In our recent landlords' rental market update, we told you how Cardiff's three universities had all announced they will take a blended learning approach to the upcoming academic year, meaning courses will be delivered partly on campus and partly online.
The universities have now released further information on what students can expect for the 2020/2021 year, which includes;
We'll overcome the pandemic sooner or later, but it has forced us into embracing many new ways and technologies that we’re sure to take forward into post-COVID times, such as working from home, conducting meetings virtually and ordering the weekly 'big shop' online.
Might we see universities pick out their own ‘best bits’ from what is going to be an unconventional year ahead and continue to implement them for years to come? We’ve already heard from a number of students who like the idea of accessing lecture content at a time of their choosing, which surely won't go unnoticed by universities.
There's an argument to say campuses never need to return to the same levels of footfall they once had. Some will dispute that, but you only have to look at how the internet has mopped up so many other sectors and industries in recent times. Why won't university life succumb to online reliance next?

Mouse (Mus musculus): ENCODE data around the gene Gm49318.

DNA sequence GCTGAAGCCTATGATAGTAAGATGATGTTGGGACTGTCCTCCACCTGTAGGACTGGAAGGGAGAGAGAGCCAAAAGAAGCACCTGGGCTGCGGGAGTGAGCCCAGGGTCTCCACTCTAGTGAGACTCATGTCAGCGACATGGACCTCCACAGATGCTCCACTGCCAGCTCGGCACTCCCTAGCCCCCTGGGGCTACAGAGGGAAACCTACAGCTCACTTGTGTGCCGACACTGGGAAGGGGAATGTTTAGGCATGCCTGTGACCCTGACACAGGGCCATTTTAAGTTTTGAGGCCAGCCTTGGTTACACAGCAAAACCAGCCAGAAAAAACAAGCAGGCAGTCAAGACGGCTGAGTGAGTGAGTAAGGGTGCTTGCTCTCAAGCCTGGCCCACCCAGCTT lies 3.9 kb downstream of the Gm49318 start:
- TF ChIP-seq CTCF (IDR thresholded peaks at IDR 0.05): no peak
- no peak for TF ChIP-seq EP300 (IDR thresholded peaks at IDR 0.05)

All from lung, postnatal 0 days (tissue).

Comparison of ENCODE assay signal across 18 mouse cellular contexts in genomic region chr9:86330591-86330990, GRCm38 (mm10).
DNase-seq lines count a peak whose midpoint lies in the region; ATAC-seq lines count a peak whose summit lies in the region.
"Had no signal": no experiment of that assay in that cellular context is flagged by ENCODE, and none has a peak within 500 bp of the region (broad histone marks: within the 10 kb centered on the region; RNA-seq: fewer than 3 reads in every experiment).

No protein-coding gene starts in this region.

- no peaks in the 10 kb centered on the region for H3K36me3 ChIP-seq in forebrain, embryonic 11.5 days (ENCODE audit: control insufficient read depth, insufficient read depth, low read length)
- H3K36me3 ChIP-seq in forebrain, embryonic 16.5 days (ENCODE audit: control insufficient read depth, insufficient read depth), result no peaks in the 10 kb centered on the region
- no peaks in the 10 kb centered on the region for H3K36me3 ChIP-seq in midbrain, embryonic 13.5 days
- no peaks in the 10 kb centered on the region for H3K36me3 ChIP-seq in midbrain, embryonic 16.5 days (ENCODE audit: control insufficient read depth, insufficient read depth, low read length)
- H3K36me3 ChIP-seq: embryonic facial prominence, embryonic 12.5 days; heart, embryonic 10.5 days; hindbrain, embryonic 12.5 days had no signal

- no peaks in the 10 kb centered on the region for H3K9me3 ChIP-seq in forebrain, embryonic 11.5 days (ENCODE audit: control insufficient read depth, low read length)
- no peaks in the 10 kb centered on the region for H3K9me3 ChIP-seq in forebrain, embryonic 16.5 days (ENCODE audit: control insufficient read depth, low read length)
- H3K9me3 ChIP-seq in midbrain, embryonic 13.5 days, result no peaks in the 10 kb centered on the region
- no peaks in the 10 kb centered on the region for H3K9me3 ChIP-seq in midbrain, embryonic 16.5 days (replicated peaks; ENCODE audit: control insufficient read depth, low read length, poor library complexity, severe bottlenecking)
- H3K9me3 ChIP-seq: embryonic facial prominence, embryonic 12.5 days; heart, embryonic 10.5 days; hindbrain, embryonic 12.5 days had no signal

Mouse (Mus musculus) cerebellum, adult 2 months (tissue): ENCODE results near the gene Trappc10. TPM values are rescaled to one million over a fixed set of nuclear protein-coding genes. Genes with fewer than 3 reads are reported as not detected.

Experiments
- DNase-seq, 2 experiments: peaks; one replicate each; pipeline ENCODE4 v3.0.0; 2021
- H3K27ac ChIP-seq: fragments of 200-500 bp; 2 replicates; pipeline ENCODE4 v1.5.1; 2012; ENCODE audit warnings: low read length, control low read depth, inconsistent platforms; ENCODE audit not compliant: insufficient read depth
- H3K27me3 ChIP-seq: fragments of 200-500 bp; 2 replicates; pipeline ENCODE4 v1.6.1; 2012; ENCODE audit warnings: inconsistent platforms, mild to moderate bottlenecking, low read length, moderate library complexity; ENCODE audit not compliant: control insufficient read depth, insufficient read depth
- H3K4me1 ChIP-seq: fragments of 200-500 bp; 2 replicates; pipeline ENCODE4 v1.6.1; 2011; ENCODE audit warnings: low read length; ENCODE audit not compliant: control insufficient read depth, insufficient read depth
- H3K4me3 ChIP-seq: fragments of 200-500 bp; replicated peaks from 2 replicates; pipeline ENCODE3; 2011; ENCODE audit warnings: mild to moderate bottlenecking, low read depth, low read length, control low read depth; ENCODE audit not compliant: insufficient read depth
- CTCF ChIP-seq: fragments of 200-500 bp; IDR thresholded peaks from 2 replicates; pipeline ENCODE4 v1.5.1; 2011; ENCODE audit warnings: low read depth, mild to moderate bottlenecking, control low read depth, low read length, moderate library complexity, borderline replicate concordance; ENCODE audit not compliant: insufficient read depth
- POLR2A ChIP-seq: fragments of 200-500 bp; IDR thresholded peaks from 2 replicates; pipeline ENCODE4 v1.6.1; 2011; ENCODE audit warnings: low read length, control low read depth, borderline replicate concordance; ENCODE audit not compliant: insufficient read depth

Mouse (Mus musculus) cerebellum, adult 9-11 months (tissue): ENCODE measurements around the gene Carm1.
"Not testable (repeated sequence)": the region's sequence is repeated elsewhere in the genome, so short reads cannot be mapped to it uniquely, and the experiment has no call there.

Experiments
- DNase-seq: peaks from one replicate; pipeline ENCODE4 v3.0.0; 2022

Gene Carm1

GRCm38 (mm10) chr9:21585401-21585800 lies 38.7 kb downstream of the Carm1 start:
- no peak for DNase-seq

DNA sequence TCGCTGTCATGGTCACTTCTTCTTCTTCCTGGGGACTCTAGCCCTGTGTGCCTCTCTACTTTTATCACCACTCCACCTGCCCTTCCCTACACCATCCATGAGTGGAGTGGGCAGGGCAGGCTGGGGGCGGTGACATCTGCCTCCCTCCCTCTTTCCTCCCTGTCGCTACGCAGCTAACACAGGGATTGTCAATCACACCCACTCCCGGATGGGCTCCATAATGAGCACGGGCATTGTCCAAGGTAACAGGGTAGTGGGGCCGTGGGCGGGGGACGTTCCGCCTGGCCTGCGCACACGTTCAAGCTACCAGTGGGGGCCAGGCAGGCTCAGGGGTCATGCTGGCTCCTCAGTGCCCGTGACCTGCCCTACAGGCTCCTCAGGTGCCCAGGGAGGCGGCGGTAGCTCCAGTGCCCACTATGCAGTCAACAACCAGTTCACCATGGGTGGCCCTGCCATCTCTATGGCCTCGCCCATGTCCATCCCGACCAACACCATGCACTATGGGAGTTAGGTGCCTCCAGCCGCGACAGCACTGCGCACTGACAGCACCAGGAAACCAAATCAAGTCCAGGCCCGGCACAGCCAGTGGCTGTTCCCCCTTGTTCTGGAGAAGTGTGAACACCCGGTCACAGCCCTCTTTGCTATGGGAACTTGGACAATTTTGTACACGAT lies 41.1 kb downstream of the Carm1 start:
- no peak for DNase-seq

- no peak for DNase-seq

If it does, then what does it mean for student housing?
The truth is, nobody knows what university life will look post-pandemic, not even the universities themselves. Much like they did for this coming year, we suspect they will leave it until very close to the start of the 2021/2022 term before releasing details.
What we do know for certain is that the next 12 months are set to be very different for universities, students, landlords and letting agents alike.
Thankfully, the lettings market is incredibly resilient and capable of resisting a recession as long as landlords are prepared to adapt.
For now, that means making sure properties are looking at their absolute best within photos and videos because in-person viewings will be limited for the foreseeable future. If numbers do drop by 5-10%, don't be the one of the few that go empty.